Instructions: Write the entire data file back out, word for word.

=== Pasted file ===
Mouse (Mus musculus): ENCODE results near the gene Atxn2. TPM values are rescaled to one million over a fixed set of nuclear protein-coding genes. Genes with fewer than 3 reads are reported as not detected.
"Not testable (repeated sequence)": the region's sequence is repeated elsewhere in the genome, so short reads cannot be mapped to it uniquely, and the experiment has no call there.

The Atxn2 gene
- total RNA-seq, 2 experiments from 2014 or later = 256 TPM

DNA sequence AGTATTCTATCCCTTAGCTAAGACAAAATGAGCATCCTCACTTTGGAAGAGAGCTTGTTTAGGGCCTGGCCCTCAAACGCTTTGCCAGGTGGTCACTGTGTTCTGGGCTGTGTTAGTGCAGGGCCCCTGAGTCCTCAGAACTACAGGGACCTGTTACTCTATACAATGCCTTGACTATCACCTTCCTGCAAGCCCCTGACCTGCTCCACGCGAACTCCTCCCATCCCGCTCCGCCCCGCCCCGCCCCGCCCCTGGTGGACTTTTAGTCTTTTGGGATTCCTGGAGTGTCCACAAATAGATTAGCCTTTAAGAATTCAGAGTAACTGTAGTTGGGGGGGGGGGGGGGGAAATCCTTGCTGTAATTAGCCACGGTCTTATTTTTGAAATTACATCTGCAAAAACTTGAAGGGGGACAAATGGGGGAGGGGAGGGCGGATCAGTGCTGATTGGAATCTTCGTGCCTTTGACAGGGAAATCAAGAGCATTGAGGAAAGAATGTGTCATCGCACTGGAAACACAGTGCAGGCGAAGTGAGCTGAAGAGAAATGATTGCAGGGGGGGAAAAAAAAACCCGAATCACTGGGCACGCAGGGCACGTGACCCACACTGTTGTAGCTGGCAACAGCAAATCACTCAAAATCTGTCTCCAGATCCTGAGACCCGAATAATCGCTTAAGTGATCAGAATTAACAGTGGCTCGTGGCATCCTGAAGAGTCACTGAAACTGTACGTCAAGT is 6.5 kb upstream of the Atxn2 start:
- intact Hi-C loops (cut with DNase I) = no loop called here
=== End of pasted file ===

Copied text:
Mouse (Mus musculus): ENCODE results near the gene Atxn2. TPM values are rescaled to one million over a fixed set of nuclear protein-coding genes. Genes with fewer than 3 reads are reported as not detected.
"Not testable (repeated sequence)": the region's sequence is repeated elsewhere in the genome, so short reads cannot be mapped to it uniquely, and the experiment has no call there.

The Atxn2 gene
- total RNA-seq, 2 experiments from 2014 or later = 256 TPM

DNA sequence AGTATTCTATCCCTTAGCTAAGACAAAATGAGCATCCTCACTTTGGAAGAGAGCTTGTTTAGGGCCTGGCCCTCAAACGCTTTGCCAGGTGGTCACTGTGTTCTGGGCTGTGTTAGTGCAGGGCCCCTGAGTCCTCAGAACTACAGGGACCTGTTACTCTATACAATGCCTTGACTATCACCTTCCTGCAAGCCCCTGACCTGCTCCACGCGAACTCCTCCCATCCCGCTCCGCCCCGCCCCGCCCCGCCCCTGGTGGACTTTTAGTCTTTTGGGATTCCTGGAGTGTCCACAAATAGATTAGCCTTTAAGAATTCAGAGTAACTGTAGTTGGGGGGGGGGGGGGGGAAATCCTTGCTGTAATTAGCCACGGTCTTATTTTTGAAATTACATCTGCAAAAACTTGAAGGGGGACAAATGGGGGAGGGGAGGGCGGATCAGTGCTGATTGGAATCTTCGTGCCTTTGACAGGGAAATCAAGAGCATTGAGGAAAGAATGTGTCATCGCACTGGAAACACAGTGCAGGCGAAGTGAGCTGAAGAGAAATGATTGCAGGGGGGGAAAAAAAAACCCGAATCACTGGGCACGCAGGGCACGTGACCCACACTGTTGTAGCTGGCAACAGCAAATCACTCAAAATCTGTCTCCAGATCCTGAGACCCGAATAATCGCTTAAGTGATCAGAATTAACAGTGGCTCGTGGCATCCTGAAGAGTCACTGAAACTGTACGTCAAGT is 6.5 kb upstream of the Atxn2 start:
- intact Hi-C loops (cut with DNase I) = no loop called here